Articles | Volume 15, issue 15
Model description paper
04 Aug 2022
Model description paper |  | 04 Aug 2022

Climate Services Toolbox (CSTools) v4.0: from climate forecasts to climate forecast information

Núria Pérez-Zanón, Louis-Philippe Caron, Silvia Terzago, Bert Van Schaeybroeck, Llorenç Lledó, Nicolau Manubens, Emmanuel Roulin, M. Carmen Alvarez-Castro, Lauriane Batté, Pierre-Antoine Bretonnière, Susana Corti, Carlos Delgado-Torres, Marta Domínguez, Federico Fabiano, Ignazio Giuntoli, Jost von Hardenberg, Eroteida Sánchez-García, Verónica Torralba, and Deborah Verfaillie

Despite the wealth of existing climate forecast data, only a small part is effectively exploited for sectoral applications. A major cause of this is the lack of integrated tools that allow the translation of data into useful and skillful climate information. This barrier is addressed through the development of an R package. Climate Services Toolbox (CSTools) is an easy-to-use toolbox designed and built to assess and improve the quality of climate forecasts for seasonal to multi-annual scales. The package contains process-based, state-of-the-art methods for forecast calibration, bias correction, statistical and stochastic downscaling, optimal forecast combination, and multivariate verification, as well as basic and advanced tools to obtain tailored products. Due to the modular design of the toolbox in individual functions, the users can develop their own post-processing chain of functions, as shown in the use cases presented in this paper, including the analysis of an extreme wind speed event, the generation of seasonal forecasts of snow depth based on the SNOWPACK model, and the post-processing of temperature and precipitation data to be used as input in impact models.

1 Introduction

1.1 The need for climate information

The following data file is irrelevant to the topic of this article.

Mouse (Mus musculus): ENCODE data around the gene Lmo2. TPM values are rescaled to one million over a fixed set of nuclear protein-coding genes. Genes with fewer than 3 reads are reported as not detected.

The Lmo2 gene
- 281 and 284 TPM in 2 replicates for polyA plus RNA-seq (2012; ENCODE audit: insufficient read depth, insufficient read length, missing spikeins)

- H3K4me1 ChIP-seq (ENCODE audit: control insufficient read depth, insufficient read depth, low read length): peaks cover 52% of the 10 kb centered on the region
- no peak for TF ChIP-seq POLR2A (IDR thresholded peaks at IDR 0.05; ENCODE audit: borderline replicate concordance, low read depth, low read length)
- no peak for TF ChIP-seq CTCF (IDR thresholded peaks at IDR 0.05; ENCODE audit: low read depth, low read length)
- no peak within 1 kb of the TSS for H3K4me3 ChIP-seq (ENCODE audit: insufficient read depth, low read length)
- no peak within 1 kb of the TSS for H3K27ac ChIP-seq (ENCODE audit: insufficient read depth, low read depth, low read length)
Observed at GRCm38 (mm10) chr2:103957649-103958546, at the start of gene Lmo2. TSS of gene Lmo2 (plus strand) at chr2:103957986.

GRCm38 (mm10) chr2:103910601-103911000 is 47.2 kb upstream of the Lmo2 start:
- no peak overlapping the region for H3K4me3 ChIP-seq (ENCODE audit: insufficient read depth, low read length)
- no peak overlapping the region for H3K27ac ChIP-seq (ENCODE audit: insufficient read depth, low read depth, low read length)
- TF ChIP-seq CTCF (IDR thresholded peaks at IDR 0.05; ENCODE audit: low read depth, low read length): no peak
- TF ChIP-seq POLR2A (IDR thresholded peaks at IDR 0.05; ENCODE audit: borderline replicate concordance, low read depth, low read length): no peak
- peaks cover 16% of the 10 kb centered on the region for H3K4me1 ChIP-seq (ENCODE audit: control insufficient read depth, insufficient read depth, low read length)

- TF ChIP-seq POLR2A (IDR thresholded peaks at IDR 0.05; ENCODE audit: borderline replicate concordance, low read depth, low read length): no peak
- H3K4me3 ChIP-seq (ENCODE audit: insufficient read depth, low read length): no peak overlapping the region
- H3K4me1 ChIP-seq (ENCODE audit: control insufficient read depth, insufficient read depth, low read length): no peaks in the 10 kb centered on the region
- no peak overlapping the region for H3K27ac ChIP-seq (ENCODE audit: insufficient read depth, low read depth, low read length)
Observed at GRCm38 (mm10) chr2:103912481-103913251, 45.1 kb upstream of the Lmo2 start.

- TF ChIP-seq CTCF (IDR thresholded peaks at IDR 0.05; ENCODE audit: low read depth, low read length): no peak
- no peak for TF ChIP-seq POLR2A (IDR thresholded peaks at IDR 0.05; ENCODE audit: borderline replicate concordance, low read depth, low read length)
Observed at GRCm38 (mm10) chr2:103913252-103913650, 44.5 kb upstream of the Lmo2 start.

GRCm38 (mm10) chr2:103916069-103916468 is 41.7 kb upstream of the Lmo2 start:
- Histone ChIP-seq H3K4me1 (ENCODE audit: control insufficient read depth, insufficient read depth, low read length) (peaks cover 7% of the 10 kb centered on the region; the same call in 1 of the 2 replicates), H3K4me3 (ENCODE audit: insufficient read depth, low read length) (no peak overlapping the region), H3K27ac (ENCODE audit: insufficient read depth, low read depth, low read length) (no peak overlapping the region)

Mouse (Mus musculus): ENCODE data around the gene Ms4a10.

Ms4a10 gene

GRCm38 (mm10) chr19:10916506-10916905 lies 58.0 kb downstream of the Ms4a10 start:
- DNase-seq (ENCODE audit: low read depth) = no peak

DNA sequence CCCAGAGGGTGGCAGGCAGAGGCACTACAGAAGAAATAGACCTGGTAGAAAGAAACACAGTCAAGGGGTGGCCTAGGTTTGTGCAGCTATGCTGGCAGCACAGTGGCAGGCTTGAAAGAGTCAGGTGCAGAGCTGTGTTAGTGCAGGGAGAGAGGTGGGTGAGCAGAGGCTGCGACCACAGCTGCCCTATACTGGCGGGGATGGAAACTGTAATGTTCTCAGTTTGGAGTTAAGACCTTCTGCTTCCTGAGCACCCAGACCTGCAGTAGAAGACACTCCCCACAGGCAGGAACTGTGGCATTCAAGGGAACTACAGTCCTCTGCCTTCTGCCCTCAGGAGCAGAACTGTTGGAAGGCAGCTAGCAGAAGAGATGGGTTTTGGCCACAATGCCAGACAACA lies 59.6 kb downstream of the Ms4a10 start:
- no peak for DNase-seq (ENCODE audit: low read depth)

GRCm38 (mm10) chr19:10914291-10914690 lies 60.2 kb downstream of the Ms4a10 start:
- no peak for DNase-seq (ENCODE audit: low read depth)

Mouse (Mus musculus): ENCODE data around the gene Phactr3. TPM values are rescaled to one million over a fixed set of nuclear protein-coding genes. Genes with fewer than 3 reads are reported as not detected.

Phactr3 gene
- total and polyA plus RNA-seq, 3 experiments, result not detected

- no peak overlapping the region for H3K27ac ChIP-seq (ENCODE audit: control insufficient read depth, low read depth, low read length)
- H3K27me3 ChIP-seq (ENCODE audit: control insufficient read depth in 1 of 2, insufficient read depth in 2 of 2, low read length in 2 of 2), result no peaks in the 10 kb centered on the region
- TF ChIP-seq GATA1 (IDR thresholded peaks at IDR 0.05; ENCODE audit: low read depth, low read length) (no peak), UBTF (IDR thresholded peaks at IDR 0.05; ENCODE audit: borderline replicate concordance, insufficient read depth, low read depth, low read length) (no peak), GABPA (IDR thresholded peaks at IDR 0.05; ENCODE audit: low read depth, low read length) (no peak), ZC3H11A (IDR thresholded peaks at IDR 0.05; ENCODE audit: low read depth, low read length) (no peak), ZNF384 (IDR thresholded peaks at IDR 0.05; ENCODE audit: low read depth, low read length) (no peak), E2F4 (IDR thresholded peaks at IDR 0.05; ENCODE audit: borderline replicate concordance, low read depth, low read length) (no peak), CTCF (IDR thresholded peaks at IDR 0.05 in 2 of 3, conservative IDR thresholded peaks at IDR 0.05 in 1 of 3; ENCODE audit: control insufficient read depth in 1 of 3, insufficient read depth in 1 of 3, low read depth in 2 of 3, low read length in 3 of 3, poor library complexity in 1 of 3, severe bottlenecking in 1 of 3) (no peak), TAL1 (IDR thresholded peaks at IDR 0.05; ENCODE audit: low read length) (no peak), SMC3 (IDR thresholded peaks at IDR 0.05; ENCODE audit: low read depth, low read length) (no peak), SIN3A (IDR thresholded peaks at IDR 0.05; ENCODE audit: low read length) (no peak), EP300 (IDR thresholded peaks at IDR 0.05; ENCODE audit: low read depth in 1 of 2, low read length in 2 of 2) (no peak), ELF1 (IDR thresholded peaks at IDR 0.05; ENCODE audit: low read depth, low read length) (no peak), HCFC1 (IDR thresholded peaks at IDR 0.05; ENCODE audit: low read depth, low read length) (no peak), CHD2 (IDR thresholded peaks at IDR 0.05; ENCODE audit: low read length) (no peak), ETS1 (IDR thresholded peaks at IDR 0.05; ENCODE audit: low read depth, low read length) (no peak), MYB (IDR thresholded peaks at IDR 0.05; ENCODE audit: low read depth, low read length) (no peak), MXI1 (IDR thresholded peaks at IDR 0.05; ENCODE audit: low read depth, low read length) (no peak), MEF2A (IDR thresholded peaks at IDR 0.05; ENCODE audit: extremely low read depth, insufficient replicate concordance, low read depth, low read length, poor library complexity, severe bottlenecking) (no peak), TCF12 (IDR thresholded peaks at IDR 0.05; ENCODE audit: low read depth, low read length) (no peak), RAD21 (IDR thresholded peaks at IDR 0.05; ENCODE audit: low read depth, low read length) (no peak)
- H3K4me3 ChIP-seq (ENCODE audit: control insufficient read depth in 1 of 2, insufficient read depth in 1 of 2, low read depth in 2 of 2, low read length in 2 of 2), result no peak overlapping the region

Large multi-model seasonal forecasting systems have been developed in recent years, both from current international research projects and operational programs. These include, for instance, the C3S multimodel seasonal forecast system (successor to EUROSIP; Vitart et al., 2007; Mishra et al., 2019; Hemri et al., 2020), APEC (Wang et al., 2009; Min et al., 2014), the North-American Multi-Model Ensembles (Kirtman et al., 2014), and the Coupled Model Intercomparison Project Phase 6 – Decadal Climate Prediction Project (CMIP6-DCPP; Boer et al., 2016). In parallel, there has been an increasing demand for reliable climate information and tailored climate services, in particular at the seasonal timescale, as this period coincides with the planning horizon in several sectors of activities (Troccoli et al., 2008). However, a large availability of climate data does not automatically imply having access to useful climate information. Indeed, post-processing methods with different levels of sophistication are required to convert climate data into tailored climate information for each application, allowing users and decision-makers to develop and implement strategies of adaptation to climate variability and to guide well-informed decision-making. The generation of tailored climate information can be, for instance, the extraction of global data in a particular region of interest, the correction of the systematic errors that prevent the integration of the climate predictions in impact models, or the refinement of the coarse resolution of the climate datasets in order to be representative of the local climate variability. In fact, there is a strong need for and interest in reliable seasonal to decadal forecasts in a wide range of socioeconomic sectors such as energy, agriculture, tourism, health, insurance, or logistics, to name only a few (White et al., 2017). But the specific information needs for assisting decision-making vary strongly, even within the same sector. For instance, a wind farm owner might be interested in estimating the risk of low cash income due to low winds during a given season and plan a reduction in production accordingly. This requires local information of near-surface wind speed, combined with the specific performance specifications of the turbines (i.e., relevant wind thresholds vary across wind farms). On the other hand, a grid operator might require country aggregate information of temperature extremes as a proxy for anticipating electricity demand and ensuring the balance of supply and demand in the electricity grid. Similarly, for the agriculture sector, the required climate information may depend on the specific culture (e.g., olives, wine, or wheat) and even on the specific crop variety, since each of these crops may have different phenological evolution, which implies a climate sensitivity to different climate variables and different time periods. This diversity of user needs makes the generation of tailored products costly in time and resources, something that is sometimes known as the last mile problem of climate services (Celliers et al., 2021). Sharing software tools that provide state-of-the-art methods to solve common problems in the creation of specific climate services can alleviate this problem and facilitate the tailoring process with actors in the climate community and beyond (National Academies of Sciences, Engineering and Medicine, 2016).